In Japan’s Kamikatsu, sorting rubbish isn’t that simple. Residents face a mind-boggling 45 separate categories for their garbage as the town aims to be “zero-waste” by 2020. And that’s not all: there isn’t even trash collection. The 1,500 residents of the town in western Japan have to transport their waste themselves to a local facility.
The categories cover everything from pillows to toothbrushes as the town aims to recycle all its waste, sending nothing to incinerators. The process can be onerous—not only are there dozens of separate categories, but items like plastic bags and bottles must be washed and dried to facilitate recycling. At the town’s waste facility, there are dozens of different boxes for each category. If the parts of an item fall into different categories for recycling, residents are expected to take them apart and send each bit to the right container.
SEPARATING RUBBISH IS MANDATORY IN JAPAN
Many parts of Japan already require separation of rubbish, but most areas have just a few categories, with the bulk of household waste going to incinerators. Kamikatsu was not much different until an ultimatum: in 2000, the town was ordered to shut down one of its incinerators because it no longer met stricter emissions standards. That left the town with just one incinerator that couldn’t handle all of Kamikatsu’s waste, and there wasn’t enough money for a new one or to pay a neighbouring town for use of theirs. That is when the town governance thought, ‘Waste can’t be burnt in the town, but it can definitely be recycled. And it’s cheaper to recycle waste than burn it.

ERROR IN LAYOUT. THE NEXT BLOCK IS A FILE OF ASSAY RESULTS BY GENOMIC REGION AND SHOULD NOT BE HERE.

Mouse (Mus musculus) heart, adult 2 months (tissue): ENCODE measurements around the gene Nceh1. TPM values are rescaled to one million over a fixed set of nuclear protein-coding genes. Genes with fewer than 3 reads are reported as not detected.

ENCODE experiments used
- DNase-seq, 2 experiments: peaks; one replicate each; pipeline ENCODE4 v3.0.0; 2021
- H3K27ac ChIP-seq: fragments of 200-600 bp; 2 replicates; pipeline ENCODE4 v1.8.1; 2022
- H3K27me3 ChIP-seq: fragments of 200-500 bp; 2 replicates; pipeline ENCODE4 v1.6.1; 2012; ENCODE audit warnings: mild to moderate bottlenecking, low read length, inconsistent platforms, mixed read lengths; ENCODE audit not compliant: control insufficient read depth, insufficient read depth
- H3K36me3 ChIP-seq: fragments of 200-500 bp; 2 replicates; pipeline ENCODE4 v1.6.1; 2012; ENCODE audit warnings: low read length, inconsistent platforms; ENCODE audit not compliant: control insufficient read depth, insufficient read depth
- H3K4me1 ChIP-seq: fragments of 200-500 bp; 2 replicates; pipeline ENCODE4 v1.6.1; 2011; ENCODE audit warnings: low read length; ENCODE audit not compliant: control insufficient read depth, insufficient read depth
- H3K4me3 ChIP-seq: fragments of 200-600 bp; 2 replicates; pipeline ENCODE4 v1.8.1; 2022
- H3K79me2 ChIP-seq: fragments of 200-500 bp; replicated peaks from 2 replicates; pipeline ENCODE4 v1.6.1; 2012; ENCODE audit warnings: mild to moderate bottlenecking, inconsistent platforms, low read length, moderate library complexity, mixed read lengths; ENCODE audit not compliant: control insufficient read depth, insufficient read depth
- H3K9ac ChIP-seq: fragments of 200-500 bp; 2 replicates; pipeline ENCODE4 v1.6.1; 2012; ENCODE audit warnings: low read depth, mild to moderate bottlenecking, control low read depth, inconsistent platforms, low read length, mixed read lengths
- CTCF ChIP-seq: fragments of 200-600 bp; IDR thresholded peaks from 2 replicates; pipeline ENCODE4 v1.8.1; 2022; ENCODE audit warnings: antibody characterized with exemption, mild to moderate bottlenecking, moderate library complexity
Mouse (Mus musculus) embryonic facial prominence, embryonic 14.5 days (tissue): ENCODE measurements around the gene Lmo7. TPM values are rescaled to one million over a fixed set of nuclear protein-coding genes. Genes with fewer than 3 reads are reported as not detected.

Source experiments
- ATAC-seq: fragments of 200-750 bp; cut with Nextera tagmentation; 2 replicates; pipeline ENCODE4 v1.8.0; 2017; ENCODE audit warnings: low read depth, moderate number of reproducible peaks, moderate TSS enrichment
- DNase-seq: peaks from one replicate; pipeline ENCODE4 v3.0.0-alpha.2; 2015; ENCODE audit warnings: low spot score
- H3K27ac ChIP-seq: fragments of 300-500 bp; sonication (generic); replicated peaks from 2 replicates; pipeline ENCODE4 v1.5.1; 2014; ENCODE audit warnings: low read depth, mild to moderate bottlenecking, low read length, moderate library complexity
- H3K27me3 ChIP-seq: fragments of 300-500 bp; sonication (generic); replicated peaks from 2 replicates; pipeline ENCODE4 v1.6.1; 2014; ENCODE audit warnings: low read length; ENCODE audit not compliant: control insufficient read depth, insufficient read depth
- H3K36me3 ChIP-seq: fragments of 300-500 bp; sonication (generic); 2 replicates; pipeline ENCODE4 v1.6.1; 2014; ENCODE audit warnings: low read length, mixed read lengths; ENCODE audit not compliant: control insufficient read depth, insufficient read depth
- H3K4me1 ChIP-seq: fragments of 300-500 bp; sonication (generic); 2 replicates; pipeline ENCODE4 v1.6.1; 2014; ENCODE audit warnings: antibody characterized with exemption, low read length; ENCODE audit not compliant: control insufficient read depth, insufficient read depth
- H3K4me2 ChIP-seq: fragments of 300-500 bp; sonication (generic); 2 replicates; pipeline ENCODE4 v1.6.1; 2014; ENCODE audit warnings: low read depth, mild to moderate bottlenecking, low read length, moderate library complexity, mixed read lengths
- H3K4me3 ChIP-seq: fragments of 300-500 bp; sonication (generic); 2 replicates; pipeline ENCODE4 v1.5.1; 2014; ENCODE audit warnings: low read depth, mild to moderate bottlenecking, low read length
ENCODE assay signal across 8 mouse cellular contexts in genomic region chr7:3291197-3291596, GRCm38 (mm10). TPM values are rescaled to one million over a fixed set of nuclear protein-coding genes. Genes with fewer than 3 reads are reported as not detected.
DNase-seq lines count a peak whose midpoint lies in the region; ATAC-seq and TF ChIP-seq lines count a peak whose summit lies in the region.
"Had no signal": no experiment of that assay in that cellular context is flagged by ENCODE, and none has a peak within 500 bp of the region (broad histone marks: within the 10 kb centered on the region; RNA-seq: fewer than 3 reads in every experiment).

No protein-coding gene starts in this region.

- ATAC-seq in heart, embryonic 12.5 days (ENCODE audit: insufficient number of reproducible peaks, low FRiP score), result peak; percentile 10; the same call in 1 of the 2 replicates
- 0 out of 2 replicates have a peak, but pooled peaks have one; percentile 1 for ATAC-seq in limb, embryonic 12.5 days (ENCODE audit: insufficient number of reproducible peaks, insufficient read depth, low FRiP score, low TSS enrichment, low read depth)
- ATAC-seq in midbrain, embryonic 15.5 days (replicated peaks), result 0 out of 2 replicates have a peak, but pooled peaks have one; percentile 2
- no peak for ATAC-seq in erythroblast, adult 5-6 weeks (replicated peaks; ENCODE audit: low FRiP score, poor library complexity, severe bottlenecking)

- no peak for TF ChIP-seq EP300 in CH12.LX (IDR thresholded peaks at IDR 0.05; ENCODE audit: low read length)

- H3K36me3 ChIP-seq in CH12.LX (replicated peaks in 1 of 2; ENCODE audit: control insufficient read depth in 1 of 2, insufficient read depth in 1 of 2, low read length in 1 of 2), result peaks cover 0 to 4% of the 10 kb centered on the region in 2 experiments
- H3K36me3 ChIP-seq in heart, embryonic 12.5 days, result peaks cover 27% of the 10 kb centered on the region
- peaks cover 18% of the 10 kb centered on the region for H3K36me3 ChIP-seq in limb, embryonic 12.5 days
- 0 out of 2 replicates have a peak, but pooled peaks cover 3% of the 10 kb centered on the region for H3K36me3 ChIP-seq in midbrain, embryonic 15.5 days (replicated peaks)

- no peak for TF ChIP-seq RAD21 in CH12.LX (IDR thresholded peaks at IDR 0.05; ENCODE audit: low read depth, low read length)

80 PERCENT OF KAMIKATSU WASTE IS RECYCLED
Kamikatsu is already close to achieving its goal, recycling about 80 percent of the 286 tonnes of waste it produced in 2017, far more than the national average of 20 percent. The remainder, like most waste in Japan, is incinerated, as the country’s mountainous terrain considered unsuitable for landfills. The nation produces less general waste per person than most developed countries, but it generates more plastic waste per capita than anywhere except the United States.
KAMIKATSU REPLICATION WILL BE A CHALLENGE
Zero waste program in Kamikatsu works because there are only 1,500 people here. It would be difficult in a big town with a larger population. In 2018, Japan’s government unveiled a proposal to tackle plastic waste, with the goal of reducing the 9.4 million tonnes produced by the country each year by a quarter by 2030. The plan proposes that retailers should charge for plastic bags—a measure already widely adopted around the world—but that isn’t expected to come into effect before 2020 and other types of plastic packaging won’t be covered. As for Kamikatsu, the town is already coming up with policies that prevent the production of waste itself.
Zeba Warsia – NMTV News.